The California Highway Patrol's 627-page investigation report put the blame on 18-year-old Sylvia Garay. It said the Dinuba teen was driving drunk, and started the chain reaction collision. But a lawsuit filed by her parents points fingers elsewhere.
Monday would've been Sylvia Garay's 20th birthday. Her family is spending time at her gravesite and pushing forward with a lawsuit to make others take some responsibility for her death.
After the scene of the deadly bus crash cleared, investigators worked for months to determine exactly how it happened. In the end, they put the blame solely on one teenage girl.
"The conclusion of this comprehensive investigation revealed that Sylvia Garay caused the collision by driving under the influence of alcohol," said CHP assistant chief Steve Badilla after releasing the report.
Investigators said the 18-year-old was drunk with a blood alcohol content of at least .11 when she flipped her mom's Chevy Trailblazer on Highway 99. But Garay's parents believe their daughter -- who was one of six people to die in the crash -- shouldn't shoulder the blame alone. They've filed a lawsuit and ABC-30 legal analyst Tony Capozzi says they may have a case.
"The mere fact that she was inebriated or over .08 doesn't necessarily mean that was the cause of the accident," he said. "There may have been some other cause. It could've been the design of the highway. It might have been the design of the automobile. [It] could be negligence on behalf of the bus driver."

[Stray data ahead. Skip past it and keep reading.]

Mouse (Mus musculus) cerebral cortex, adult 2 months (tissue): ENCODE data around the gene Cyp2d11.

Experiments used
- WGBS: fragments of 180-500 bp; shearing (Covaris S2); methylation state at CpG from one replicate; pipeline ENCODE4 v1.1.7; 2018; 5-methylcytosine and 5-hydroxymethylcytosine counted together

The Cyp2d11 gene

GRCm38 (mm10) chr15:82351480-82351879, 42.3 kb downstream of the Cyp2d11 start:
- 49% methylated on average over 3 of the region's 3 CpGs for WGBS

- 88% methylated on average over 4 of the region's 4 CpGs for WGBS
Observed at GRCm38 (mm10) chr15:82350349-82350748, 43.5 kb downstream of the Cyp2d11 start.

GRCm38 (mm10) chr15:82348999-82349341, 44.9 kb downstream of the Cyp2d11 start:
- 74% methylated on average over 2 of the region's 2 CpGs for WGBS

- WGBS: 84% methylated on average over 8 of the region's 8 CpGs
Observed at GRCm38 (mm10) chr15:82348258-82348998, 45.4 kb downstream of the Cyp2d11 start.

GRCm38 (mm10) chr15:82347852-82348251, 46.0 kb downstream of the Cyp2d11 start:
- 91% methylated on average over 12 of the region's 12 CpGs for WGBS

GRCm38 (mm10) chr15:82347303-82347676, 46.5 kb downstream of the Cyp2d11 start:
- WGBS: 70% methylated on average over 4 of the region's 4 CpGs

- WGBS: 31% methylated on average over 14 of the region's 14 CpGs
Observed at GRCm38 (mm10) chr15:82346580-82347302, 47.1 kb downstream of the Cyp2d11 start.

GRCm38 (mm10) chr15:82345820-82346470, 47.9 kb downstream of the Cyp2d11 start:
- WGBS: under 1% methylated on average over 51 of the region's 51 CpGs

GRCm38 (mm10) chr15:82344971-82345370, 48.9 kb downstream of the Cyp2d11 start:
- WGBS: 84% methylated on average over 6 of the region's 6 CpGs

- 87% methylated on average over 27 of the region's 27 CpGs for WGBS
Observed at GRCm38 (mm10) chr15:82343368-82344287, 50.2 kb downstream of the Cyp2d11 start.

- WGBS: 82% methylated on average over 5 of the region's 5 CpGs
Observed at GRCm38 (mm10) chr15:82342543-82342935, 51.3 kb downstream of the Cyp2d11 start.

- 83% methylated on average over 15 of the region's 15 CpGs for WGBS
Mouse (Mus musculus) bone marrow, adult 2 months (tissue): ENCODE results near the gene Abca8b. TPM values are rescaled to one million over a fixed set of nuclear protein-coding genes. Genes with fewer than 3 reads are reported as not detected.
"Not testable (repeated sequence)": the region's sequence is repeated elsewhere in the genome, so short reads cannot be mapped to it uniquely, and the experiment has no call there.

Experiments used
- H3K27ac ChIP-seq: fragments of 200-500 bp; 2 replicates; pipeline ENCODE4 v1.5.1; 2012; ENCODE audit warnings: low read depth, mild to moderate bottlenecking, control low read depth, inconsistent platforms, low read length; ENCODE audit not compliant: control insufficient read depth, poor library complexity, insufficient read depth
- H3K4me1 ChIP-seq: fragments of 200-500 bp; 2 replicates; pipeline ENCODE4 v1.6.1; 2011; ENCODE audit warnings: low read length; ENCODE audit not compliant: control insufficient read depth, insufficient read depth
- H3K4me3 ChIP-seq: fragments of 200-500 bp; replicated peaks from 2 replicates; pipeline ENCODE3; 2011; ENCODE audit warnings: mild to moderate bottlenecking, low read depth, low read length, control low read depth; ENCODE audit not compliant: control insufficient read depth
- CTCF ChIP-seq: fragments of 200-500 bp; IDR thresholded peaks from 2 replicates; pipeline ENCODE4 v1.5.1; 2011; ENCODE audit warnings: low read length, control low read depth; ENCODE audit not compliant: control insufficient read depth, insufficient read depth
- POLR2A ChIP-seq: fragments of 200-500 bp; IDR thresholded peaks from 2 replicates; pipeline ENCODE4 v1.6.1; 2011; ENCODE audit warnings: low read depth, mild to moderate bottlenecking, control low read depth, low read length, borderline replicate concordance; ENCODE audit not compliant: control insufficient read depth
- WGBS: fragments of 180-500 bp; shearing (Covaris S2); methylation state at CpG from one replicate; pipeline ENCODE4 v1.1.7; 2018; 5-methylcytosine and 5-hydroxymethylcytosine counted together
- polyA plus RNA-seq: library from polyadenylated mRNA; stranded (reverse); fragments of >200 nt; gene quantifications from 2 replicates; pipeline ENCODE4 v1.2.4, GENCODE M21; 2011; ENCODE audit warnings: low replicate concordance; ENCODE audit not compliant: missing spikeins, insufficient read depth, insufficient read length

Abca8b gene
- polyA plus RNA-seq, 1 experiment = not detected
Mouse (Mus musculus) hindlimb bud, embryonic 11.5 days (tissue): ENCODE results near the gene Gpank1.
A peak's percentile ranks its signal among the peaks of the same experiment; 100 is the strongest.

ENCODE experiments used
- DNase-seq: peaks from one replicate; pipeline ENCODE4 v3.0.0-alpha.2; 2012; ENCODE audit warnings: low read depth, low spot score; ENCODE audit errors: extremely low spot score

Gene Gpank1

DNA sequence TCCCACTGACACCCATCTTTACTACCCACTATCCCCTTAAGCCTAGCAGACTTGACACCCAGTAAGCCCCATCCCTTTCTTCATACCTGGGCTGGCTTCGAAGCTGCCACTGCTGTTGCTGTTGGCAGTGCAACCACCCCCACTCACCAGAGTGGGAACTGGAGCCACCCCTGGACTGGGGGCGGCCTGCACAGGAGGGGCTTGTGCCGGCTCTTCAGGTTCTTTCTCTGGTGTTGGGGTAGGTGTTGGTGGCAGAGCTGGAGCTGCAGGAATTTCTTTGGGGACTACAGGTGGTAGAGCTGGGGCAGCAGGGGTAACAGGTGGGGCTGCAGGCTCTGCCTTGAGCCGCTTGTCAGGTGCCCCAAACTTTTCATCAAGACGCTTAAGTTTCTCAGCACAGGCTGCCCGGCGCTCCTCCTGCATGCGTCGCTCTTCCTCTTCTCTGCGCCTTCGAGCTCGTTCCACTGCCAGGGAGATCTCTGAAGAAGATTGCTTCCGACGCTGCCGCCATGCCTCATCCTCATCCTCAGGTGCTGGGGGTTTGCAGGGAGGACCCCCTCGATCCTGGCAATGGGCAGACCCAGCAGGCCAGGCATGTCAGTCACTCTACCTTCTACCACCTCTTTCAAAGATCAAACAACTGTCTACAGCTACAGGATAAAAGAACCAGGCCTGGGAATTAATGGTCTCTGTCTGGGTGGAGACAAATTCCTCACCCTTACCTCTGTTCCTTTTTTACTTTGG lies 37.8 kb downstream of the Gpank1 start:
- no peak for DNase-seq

Olga and Victor Garay's lawsuit targets greyhound -- claiming the bus driver, James Jewett, was sleep-deprived and speeding.
A Greyhound spokesperson told Action News Jewett followed the law on rest time between shifts, and the CHP investigation said Jewett had no chance to stop.
The lawsuit also claims a CHP dispatcher could've prevented the crash by sending officers who were closer to the scene of the initial rollover. The second, deadly crash happened less than three minutes later.
The Garays also point blame at the California Department of Transportation, General Motors -- which made the Trailblazer -- and the Starline nightclub, even though investigators say Garay wasn't served alcohol there.
Capozzi says the Garays could win even if, ultimately, Sylvia caused the crash.
"What the plaintiff has to show is that some other factor is a percentage of the cause," he said. "It doesn't have to be the total cause of the accident."
Olga Garay didn't want to talk on camera, but she told Action News she wants people to know her daughter was not some kind of monster. She was a high school graduate with a bright future.
It could take years for the Garays' lawsuit to work its way through the courts.